Jonathan is watching and reviewing every episode of House of Cards series three in one epic binge. Follow his progress here.
Claire is no longer ambassador or even First Lady. She’s a “campaign asset,” in the words of one journalist, useful for “waving her pom poms” on Frank’s campaign trail.
Even as this third series struggled to find a new angle on Frank –he has seemed oddly sluggish since gaining the White House, like a sated lion– Claire has come into her own. Robin Wright has brought complexity and vulnerability to the modern day Lady Macbeth. It’s really her show now, much as Tom Yates’ propaganda novel has morphed into a portrait of the Underwood marriage and Claire in particular.
Claire isn’t at dismissive of the first chapter as Francis, who defaults to his ‘crush/blackmail/destroy’ methods. Perhaps Claire likes being seen in her own right, as a human rather than a polling plus point. Perhaps she bristles at being called the “unsplittable atom of American politics.” Perhaps she loves adjectives. Whatever the reason, the book gives strength to something that has been building for a long time.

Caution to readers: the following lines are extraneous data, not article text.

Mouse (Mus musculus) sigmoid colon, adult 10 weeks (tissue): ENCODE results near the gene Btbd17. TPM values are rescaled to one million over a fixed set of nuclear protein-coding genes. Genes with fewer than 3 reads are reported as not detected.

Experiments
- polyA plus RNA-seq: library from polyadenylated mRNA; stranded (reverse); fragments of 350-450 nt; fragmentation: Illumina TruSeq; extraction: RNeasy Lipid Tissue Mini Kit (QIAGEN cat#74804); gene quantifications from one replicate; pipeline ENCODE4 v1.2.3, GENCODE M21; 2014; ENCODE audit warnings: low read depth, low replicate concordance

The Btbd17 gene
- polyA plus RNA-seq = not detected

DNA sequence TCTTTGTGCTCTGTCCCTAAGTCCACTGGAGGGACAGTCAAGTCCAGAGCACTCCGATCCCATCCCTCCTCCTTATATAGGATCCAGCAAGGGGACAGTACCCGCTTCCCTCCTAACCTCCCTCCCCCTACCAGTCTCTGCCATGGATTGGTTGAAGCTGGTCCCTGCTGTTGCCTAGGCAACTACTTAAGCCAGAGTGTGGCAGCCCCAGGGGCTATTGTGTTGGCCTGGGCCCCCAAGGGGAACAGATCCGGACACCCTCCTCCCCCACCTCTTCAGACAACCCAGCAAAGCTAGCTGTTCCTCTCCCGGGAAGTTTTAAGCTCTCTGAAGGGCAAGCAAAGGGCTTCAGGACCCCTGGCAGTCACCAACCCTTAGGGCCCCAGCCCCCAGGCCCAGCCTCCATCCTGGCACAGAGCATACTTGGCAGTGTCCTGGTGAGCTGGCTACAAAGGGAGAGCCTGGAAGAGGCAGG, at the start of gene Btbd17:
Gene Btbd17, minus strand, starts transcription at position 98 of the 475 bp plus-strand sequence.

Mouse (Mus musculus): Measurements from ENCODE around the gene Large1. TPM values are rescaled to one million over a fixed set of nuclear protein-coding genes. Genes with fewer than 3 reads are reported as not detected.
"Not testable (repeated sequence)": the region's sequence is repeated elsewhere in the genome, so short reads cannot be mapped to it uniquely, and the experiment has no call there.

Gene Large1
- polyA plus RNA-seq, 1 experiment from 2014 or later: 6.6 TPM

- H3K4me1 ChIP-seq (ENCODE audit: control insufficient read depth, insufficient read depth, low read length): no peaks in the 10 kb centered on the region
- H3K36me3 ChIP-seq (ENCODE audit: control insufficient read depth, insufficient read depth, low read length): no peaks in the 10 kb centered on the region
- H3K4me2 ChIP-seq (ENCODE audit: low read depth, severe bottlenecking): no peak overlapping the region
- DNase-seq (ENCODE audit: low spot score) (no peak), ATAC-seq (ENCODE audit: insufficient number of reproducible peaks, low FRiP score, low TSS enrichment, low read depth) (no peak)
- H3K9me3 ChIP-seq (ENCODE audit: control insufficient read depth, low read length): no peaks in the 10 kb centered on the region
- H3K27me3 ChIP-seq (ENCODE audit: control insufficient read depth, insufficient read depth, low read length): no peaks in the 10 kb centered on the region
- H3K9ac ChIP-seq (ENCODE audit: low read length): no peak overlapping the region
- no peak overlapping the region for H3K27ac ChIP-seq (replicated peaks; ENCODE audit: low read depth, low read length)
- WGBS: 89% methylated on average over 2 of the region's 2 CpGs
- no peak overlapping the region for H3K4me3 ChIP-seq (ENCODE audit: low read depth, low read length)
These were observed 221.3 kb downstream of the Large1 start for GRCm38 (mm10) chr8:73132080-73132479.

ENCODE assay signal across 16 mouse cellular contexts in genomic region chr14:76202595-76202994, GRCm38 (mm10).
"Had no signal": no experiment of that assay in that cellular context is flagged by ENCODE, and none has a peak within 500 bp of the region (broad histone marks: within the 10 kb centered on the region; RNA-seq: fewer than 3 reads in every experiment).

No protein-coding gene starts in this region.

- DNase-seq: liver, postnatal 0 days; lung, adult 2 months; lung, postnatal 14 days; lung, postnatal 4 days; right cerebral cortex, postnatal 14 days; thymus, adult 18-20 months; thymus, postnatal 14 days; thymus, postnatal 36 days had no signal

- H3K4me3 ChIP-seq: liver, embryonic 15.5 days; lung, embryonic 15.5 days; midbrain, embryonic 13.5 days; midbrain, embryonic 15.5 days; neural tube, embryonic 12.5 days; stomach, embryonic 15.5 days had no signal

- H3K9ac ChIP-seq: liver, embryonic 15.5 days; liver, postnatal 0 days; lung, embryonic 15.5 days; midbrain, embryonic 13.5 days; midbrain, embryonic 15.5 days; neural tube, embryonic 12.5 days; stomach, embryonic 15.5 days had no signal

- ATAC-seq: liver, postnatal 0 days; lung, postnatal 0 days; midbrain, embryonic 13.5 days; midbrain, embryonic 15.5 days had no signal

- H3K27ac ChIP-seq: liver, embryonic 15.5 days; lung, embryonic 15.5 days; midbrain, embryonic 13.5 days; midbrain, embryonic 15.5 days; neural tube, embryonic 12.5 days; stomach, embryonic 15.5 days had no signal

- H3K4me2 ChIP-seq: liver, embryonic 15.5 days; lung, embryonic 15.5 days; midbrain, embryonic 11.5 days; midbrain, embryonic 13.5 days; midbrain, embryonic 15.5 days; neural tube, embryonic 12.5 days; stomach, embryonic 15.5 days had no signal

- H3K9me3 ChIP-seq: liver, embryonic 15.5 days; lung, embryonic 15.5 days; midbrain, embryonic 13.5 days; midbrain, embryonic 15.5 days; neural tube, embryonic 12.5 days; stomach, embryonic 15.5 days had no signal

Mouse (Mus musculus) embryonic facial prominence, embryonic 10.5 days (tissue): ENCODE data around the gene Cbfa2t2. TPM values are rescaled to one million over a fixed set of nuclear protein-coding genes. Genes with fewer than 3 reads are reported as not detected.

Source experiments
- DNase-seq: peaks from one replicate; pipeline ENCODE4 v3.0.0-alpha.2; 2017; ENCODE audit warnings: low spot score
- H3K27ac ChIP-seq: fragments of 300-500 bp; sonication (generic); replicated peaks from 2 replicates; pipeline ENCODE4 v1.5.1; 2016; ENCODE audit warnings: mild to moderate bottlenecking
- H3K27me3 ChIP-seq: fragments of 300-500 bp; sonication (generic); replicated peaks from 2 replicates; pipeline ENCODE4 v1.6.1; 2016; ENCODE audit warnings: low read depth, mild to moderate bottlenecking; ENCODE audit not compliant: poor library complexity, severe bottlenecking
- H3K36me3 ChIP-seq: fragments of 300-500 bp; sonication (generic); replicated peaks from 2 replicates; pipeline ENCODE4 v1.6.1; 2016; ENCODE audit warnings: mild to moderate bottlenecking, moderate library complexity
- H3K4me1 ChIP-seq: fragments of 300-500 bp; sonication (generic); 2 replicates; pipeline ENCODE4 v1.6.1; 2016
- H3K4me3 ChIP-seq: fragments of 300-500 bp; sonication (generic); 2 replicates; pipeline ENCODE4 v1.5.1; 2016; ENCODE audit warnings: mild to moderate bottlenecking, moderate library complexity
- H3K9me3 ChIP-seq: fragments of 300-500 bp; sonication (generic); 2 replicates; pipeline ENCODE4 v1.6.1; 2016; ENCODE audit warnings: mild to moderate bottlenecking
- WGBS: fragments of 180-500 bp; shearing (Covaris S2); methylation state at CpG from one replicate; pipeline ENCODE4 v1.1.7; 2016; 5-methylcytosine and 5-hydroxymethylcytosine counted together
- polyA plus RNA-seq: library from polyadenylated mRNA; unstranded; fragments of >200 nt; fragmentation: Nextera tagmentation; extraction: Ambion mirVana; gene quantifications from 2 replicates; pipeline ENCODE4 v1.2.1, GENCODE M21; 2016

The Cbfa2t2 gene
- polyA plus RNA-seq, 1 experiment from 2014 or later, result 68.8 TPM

(For his part Yates huffs out of the office and lectures his girlfriend about the craft of writing, a tantrum that is repeated at least twice a week in the Radio Times office.)
There’s another book about Claire that is potentially more damaging: the doctor’s journal that proved she had an abortion during Frank’s first campaign, rather than following her rape as she claimed. Doug Stamper had kept the evidence and now Hannah Dunbar is desperate enough to buy it. Even after the evidence is destroyed and Stamper is brought back into the fold, its yet another reminder that Claire is not in control. Yates, Dunbar and Stamper all use Claire’s vulnerability against her, but Frank is cruel in a way that cuts deeper.
House of Cards is a cynical show but unlike the British original it has a heart. If you look closely enough, there has been a tenderness to this series. It’s about love and the limits of love. Jackie and Remy love each other more than cynical political exigency and useful marriages. Doug loves Frank more than $2 million, and Frank loves Claire enough to slit the throat of anyone who threatens her. But crucially, he doesn’t love her enough not to hurt her. And maybe that isn’t love at all.
As Claire says, of all their sin, maybe the biggest lie the Underwoods have told has been to each other.
The Quotable Underwood:
Meechum: “Too bad about the book.”
Yates: “You don’t mean that.”
Meechum: “No I don’t.”
Stamper: “Betrayal doesn’t come cheap.”